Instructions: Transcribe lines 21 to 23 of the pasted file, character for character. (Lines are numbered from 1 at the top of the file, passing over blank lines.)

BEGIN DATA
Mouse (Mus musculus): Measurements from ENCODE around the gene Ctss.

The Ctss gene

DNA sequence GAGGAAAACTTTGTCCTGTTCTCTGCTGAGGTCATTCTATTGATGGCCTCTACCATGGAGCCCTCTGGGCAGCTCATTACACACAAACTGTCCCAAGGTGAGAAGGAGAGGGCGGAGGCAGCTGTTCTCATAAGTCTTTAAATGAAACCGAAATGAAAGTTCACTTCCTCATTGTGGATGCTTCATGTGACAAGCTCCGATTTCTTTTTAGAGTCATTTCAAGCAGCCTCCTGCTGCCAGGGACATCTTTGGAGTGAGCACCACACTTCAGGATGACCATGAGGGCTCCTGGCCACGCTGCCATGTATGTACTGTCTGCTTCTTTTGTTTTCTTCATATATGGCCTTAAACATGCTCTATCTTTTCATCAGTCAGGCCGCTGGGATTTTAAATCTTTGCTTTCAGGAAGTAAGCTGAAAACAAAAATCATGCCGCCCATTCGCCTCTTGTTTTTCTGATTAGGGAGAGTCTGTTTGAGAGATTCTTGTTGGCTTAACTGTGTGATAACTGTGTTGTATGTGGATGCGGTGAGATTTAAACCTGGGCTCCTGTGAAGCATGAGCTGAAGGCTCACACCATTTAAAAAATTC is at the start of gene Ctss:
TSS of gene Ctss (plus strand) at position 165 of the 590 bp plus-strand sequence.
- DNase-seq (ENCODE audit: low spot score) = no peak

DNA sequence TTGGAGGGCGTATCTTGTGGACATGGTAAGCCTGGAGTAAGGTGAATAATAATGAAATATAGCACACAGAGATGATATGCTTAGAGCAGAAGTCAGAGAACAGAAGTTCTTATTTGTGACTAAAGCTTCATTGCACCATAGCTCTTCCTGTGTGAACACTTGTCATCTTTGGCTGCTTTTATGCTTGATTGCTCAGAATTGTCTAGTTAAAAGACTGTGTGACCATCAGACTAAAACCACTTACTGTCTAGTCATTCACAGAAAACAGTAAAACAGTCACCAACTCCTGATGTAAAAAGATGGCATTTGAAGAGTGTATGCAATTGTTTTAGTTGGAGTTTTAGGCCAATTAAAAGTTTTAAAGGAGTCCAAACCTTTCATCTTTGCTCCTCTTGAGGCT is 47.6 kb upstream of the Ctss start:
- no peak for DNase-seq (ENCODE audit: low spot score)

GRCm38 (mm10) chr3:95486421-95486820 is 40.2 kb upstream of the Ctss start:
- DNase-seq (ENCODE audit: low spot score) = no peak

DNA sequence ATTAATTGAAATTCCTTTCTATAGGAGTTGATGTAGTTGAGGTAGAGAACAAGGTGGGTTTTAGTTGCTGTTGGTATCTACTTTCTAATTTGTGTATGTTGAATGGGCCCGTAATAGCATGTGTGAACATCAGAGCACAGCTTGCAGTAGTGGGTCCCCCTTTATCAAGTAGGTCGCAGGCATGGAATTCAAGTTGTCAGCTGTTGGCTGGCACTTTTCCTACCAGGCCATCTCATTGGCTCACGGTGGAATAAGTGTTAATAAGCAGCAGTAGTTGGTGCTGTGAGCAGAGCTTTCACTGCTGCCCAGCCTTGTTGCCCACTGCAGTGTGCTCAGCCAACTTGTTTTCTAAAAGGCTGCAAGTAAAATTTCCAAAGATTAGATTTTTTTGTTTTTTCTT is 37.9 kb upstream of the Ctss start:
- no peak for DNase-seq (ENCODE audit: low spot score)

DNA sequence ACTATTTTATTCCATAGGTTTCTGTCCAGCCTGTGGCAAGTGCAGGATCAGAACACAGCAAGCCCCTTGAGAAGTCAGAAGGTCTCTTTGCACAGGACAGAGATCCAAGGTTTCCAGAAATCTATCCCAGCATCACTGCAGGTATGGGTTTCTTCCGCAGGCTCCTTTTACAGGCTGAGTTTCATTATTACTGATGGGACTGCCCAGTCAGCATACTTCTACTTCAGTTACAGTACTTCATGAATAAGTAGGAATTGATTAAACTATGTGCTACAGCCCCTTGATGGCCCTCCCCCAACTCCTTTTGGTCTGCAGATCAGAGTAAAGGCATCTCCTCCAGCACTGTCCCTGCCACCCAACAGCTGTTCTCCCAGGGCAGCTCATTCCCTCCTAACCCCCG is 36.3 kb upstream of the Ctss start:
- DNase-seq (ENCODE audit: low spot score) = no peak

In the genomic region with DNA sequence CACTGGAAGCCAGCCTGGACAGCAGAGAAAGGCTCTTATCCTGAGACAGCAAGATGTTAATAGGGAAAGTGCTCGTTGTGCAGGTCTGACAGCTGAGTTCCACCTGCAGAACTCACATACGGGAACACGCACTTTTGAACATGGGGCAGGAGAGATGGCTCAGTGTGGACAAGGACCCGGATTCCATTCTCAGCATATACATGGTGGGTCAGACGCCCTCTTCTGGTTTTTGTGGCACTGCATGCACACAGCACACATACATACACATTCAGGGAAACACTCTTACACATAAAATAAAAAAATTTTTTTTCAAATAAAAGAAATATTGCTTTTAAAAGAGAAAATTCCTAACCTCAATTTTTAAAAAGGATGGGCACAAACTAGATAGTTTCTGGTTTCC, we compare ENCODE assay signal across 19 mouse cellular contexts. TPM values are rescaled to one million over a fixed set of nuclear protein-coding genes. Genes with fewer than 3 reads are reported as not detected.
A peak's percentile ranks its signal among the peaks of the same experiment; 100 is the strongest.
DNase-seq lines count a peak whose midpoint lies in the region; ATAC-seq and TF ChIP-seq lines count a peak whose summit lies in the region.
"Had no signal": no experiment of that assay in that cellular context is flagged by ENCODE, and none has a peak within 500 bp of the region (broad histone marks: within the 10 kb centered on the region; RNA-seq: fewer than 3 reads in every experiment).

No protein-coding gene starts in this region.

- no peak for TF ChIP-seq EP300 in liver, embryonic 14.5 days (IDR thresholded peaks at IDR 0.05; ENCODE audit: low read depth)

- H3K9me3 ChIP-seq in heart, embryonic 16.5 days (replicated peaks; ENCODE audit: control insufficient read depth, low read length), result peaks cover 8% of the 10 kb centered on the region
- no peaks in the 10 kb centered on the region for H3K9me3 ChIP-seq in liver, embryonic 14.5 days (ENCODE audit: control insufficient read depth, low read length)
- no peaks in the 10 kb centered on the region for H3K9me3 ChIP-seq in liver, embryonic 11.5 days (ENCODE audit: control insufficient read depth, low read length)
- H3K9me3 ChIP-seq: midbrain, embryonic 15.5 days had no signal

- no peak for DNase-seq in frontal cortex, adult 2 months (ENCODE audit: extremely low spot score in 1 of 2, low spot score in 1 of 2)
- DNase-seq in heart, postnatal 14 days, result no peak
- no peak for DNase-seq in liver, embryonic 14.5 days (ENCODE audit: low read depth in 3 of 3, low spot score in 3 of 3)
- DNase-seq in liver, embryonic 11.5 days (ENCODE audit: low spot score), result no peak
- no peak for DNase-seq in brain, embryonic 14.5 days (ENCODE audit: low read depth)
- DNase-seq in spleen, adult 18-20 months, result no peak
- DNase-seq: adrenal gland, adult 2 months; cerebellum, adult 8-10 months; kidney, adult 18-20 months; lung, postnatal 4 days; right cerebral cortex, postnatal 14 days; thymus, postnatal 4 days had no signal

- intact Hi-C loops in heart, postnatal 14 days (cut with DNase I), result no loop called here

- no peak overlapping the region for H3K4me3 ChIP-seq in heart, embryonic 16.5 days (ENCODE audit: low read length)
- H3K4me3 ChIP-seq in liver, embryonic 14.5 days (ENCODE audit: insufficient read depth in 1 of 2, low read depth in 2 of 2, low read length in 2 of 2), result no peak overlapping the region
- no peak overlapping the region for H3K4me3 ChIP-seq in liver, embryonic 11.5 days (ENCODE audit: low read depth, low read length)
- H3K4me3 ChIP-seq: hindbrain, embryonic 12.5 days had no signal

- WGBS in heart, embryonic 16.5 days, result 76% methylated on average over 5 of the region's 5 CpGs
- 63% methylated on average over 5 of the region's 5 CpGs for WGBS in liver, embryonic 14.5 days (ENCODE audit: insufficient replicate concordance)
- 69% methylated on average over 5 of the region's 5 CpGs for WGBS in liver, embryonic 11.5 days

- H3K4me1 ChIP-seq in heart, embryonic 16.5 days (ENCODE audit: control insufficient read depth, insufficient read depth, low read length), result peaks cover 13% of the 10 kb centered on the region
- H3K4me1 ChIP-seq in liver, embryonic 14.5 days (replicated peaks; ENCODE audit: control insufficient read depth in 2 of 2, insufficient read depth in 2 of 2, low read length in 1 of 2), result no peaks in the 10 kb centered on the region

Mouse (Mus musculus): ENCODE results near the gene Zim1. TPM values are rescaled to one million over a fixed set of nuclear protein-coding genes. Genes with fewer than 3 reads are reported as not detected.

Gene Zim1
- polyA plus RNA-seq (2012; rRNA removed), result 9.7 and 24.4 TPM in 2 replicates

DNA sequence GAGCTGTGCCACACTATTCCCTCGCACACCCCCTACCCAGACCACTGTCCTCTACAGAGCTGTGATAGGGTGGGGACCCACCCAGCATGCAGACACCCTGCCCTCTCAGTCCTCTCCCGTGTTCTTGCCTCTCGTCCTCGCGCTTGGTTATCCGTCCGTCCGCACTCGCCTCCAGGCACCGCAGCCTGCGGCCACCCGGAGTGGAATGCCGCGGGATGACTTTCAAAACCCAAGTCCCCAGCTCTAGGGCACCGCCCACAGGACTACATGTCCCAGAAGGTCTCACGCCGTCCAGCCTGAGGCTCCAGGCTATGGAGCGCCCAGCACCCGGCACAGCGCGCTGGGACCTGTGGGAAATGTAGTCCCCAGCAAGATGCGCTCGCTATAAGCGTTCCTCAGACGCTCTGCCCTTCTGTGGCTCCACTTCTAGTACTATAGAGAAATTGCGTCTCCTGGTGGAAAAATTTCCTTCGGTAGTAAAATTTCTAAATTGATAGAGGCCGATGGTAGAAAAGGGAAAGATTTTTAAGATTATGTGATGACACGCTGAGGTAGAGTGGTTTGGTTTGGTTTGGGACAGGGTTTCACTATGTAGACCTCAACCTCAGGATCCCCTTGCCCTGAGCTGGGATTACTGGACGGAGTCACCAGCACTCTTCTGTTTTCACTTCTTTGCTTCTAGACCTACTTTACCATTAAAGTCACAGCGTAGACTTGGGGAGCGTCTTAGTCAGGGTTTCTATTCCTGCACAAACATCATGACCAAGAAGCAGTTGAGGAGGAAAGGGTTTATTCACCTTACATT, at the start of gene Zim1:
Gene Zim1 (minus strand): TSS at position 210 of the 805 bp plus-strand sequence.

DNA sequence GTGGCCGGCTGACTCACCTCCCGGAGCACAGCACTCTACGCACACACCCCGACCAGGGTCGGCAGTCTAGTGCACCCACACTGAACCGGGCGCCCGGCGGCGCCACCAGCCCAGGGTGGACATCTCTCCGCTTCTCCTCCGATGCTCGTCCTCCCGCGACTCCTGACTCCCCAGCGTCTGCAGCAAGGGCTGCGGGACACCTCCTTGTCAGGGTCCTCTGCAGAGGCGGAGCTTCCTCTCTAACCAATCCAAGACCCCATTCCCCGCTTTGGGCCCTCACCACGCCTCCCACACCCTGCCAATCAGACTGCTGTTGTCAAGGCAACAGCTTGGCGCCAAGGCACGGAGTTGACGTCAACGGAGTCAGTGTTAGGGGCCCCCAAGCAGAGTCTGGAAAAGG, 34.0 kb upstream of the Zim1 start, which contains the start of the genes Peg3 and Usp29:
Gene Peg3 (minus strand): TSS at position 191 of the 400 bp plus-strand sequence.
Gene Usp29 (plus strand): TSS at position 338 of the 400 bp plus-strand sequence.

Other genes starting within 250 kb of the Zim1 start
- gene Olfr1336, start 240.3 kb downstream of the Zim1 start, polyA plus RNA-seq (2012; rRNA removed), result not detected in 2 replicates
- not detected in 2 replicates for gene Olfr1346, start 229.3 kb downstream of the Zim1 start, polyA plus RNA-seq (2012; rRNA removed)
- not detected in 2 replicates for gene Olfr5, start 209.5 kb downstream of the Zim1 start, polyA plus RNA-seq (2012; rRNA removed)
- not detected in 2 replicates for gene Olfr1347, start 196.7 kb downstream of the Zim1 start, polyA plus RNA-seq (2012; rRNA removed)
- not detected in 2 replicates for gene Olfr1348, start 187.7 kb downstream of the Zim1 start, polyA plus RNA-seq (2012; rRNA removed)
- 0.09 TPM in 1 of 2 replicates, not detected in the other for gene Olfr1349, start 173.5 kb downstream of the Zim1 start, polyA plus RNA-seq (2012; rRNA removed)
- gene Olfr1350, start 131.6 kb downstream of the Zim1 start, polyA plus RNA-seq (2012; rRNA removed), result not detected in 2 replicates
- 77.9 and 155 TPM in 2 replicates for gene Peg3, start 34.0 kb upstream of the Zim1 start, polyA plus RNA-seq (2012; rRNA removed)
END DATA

- no peaks in the 10 kb centered on the region for H3K9me3 ChIP-seq in liver, embryonic 14.5 days (ENCODE audit: control insufficient read depth, low read length)
- no peaks in the 10 kb centered on the region for H3K9me3 ChIP-seq in liver, embryonic 11.5 days (ENCODE audit: control insufficient read depth, low read length)
- H3K9me3 ChIP-seq: midbrain, embryonic 15.5 days had no signal